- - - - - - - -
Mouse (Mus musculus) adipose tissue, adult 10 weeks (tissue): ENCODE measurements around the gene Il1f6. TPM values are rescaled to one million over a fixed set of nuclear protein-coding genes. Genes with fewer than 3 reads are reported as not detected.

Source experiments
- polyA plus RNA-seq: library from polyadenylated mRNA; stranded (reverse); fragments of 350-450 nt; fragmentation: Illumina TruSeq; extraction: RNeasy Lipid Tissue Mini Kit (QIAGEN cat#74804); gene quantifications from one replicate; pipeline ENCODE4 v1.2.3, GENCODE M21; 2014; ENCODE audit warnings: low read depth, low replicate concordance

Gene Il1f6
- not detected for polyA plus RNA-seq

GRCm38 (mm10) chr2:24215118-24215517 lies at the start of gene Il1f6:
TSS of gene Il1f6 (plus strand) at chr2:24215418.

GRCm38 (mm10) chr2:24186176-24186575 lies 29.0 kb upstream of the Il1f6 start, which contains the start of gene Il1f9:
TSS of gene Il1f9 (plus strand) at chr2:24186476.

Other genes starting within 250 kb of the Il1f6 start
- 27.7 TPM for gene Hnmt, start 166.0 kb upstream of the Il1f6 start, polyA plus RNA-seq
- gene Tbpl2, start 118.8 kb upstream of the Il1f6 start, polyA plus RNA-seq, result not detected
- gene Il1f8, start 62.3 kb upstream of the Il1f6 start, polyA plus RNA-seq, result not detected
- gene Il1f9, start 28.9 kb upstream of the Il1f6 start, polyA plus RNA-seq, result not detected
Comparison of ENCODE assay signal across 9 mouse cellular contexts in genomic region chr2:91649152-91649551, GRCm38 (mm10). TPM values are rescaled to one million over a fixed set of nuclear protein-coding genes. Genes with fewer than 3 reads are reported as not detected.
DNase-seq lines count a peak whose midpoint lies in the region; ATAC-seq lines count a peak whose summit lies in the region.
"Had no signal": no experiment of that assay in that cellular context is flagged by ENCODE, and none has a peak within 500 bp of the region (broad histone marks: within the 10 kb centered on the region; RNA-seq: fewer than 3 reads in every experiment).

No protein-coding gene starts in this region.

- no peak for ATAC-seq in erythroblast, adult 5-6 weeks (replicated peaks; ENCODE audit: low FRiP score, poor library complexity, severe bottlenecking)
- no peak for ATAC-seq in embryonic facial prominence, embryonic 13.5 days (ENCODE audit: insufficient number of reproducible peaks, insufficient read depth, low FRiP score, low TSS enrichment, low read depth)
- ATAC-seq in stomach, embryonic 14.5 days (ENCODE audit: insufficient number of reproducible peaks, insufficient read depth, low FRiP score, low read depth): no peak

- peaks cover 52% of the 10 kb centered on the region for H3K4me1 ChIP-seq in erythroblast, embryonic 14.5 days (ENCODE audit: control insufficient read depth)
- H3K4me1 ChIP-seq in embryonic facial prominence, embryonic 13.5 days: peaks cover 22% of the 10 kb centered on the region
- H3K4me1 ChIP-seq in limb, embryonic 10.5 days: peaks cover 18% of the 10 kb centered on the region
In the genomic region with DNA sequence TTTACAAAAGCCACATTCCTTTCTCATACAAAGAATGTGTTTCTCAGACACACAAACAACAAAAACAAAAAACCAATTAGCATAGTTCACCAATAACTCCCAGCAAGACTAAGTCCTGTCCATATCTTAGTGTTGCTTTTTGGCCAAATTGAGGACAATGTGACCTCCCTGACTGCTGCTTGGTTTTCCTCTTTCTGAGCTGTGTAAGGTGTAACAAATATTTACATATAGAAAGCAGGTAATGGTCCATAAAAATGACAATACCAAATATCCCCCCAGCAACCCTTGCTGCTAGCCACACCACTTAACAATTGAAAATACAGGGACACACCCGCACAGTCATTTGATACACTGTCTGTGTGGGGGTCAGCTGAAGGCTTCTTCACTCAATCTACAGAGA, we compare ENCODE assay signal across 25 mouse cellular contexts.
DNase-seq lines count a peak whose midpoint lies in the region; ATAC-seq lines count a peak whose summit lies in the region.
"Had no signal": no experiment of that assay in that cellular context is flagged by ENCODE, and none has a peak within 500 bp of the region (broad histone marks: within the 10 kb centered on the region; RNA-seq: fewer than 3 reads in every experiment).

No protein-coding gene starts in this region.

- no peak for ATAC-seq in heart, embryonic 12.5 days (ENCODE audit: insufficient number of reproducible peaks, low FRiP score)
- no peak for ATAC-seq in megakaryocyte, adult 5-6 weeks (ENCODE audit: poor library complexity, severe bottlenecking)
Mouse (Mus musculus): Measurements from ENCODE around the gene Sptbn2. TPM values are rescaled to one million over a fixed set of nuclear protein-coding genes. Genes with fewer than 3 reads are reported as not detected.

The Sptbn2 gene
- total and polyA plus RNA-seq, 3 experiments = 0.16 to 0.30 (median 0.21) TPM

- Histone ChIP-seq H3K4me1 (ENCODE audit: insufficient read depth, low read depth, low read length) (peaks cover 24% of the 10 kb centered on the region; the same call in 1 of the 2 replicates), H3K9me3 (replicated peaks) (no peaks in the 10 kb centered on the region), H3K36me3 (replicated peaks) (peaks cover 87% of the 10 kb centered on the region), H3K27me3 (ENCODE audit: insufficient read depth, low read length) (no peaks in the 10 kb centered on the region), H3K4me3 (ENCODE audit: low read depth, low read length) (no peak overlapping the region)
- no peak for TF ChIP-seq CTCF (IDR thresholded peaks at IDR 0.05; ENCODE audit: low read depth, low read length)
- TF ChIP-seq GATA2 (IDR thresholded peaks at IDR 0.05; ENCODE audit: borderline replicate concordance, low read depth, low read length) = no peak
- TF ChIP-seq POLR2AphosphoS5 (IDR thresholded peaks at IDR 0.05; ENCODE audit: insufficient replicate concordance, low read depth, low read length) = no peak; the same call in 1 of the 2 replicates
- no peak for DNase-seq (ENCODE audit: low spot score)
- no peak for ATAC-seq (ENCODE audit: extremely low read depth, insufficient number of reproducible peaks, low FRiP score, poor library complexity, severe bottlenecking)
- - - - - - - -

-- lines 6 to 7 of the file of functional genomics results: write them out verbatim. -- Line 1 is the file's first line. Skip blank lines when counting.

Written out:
GRCm38 (mm10) chr2:24215118-24215517 lies at the start of gene Il1f6:
TSS of gene Il1f6 (plus strand) at chr2:24215418.